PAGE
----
Carter’s visit : Will it have lasting impact?
Former US president Jimmy Carter’s recent visit to Nepal vindicates his known commitment to resolving the ongoing political conflict with intent to put the Nepali politics on track for democratisation and stability. Soon after his first visit in June earlier this year, it was publicised that he would revisit Nepal in November to observe and oversee the election to the constituent assembly slated for November 22. Despite the Nepali government’s failure to hold the much hyped election, he made it a point to meet the Nepali politicians of various hues and leanings to put an end to the political uncertainty and confusion that have affected Nepali society.
Looking back at his presidency during 1977-81, he emerged as one of the towering US leaders who tried to use his political savvy to make the world congenial for democracy.
During his incumbency as president of the United States, he made the issue of human rights
a fundamental component of his foreign policy. His unflinching pursuit to work for peace and human rights with an unabated dedication to resolve the political crises in various parts of the world has won him the highly coveted Nobel Peace Prize. His political stature has since grown worldwide.
Undeniably, he commands respect and honour, especially in the conflict ravaged countries and societies. He has also earned the much respected soft power that can play a crucial and constructive role in getting the international attention to resolve the long-going conflicts and
turbulences. The soft power itself is not a magic wand, but an instrument that can be used to heal the wounds inflicted unjustifiably and inhumanly.
The soft power Carter possesses may become more effective than the hard power
of economic might and military prowess of the US as a global player in the international politics. The hard power can enable the incumbent president to impose sanctions and offer sops considered appropriate depending on the situations encountered. Such practice in the changed context may or may not be effective. But the soft power in the hands of a dedicated
person with far-reaching political vision could be more effective and acceptable to the suffering societies.
Carter came to Nepal with the weapon of soft power — the power garnered through appreciable ideas and ideals and pragmatic ideology to peep through the intricacies of Nepali politics and see for himself if something could be done to end the political impasse that has caused heavy losses in Nepal, not only in terms of political instability but also socio-economic depression.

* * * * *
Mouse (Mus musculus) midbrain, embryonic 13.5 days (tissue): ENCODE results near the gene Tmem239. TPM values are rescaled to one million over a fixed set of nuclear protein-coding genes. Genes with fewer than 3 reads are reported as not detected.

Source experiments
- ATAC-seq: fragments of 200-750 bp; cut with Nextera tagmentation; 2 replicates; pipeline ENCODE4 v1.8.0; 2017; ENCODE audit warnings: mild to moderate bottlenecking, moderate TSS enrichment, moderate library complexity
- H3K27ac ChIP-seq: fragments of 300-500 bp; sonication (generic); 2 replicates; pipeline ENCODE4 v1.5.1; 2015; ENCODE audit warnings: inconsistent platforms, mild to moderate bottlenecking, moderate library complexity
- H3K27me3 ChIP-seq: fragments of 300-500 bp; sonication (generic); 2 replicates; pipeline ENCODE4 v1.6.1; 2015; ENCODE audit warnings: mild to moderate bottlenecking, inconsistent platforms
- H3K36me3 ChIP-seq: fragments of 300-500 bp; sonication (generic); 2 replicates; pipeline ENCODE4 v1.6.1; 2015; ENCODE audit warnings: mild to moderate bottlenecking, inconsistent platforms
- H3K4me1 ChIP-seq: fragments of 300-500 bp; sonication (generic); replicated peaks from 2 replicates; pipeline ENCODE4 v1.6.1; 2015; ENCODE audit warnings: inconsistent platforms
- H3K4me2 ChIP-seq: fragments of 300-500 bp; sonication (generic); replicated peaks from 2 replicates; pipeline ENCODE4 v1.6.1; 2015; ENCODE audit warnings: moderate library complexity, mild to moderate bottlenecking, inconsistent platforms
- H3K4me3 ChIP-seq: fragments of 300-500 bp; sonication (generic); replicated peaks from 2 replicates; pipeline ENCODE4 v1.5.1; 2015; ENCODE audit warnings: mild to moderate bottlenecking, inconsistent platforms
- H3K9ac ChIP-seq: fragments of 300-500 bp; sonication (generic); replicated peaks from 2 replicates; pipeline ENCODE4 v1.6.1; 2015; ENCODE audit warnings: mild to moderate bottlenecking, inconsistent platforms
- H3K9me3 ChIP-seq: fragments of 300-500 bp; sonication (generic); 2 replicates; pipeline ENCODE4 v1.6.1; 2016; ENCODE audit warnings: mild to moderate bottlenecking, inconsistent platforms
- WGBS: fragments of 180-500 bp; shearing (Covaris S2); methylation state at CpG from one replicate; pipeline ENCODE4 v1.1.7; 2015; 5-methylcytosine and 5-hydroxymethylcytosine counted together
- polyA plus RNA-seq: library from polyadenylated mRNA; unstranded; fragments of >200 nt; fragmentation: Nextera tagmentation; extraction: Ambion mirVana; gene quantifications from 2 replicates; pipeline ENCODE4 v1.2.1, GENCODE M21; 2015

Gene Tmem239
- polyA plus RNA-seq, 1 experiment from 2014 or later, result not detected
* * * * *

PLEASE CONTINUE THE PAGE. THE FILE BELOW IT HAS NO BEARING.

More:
He drafted the proposal to make Nepal a republic by an overwhelming majority of the Interim Legislature-Parliament, later to be confirmed by a simple majority of the constituent assembly and to elect the members of the constituent assembly with 70 per cent allotted for proportional representation and 30 per cent to be filled by the first-past-the post election, which sounds like a pragmatic solution given the state of fragmented Nepali politics much more characterised by the ethnicity building than by the democracy building.
The political scenario now prevalent in the country reflects the absence of truly charismatic political leaders and signals
the power grabbing mentality of those at the political helm. The major political parties are unwilling to budge, disappointing the people’s aspirations for greater wellbeing.
Naturally, the chaotic and unmanageable politics of Nepal has invited external influence which is often exerted through non-publicised channels of the neighbouring countries and global powers like the United States depending on the stakes conceived as their national interests. Political observers are aware of the India factor assuming greater dimension, closely followed by the Chinese interest in Nepal.
True, the United States in particular appeared to haven taken stock of the chaotic situation in Nepal that can contribute to the suspected growth of terrorism because the law and order situation is getting worse each passing day. Observation should not be a figment of the
guessing game, but must consider some degree of ground realities to make the right observation.
The political suggestions Carter has advanced before prominent Nepali politicians deserve a close assessment with a mindset of compromise and reconciliation in the larger interest of the country.
Today, what Nepal urgently needs is the proper sense and political sagacity on the part of the big political players of the country. If they are true to their words, they must come up with matching deeds to lift the country out of the political marshes. The adamant posture of the big political parties and their leaders would be of no use if they wish to emerge as respectable statesmen.
Shrestha is ex-foreign ministry official